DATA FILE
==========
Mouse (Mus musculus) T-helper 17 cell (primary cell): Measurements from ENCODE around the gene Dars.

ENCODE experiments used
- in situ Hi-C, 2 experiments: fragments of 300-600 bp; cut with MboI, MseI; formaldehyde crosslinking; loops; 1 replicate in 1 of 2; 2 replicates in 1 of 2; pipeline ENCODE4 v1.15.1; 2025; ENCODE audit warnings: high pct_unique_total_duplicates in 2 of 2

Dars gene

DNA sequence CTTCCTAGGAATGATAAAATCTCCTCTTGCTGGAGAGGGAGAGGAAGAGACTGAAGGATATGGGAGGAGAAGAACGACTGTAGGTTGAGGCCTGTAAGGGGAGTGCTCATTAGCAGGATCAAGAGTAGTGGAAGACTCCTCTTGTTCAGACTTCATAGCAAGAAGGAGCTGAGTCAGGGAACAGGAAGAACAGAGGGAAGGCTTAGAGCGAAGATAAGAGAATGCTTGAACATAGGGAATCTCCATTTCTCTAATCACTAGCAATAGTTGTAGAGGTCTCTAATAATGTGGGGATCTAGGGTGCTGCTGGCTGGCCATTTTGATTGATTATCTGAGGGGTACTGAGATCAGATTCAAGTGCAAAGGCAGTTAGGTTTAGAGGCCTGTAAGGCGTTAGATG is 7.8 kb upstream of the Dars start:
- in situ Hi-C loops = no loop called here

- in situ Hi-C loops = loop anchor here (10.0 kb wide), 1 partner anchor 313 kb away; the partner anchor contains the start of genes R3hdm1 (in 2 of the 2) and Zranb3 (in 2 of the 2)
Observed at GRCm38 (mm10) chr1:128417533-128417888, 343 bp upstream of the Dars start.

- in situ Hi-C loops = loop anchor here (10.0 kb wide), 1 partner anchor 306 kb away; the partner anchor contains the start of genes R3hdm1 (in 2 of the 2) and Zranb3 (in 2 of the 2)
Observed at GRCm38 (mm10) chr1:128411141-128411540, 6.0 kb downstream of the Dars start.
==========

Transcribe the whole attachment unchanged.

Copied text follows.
Mouse (Mus musculus) T-helper 17 cell (primary cell): Measurements from ENCODE around the gene Dars.

ENCODE experiments used
- in situ Hi-C, 2 experiments: fragments of 300-600 bp; cut with MboI, MseI; formaldehyde crosslinking; loops; 1 replicate in 1 of 2; 2 replicates in 1 of 2; pipeline ENCODE4 v1.15.1; 2025; ENCODE audit warnings: high pct_unique_total_duplicates in 2 of 2

Dars gene

DNA sequence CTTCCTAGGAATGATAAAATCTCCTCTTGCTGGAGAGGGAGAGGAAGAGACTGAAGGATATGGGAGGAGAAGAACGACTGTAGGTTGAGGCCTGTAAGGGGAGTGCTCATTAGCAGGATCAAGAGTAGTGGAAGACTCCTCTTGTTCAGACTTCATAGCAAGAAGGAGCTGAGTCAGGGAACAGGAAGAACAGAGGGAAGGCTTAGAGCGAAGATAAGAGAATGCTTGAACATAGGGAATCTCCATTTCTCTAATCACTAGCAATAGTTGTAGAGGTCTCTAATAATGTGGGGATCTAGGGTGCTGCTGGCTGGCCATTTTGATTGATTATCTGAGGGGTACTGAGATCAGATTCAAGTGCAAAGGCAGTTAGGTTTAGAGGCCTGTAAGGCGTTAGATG is 7.8 kb upstream of the Dars start:
- in situ Hi-C loops = no loop called here

- in situ Hi-C loops = loop anchor here (10.0 kb wide), 1 partner anchor 313 kb away; the partner anchor contains the start of genes R3hdm1 (in 2 of the 2) and Zranb3 (in 2 of the 2)
Observed at GRCm38 (mm10) chr1:128417533-128417888, 343 bp upstream of the Dars start.

- in situ Hi-C loops = loop anchor here (10.0 kb wide), 1 partner anchor 306 kb away; the partner anchor contains the start of genes R3hdm1 (in 2 of the 2) and Zranb3 (in 2 of the 2)
Observed at GRCm38 (mm10) chr1:128411141-128411540, 6.0 kb downstream of the Dars start.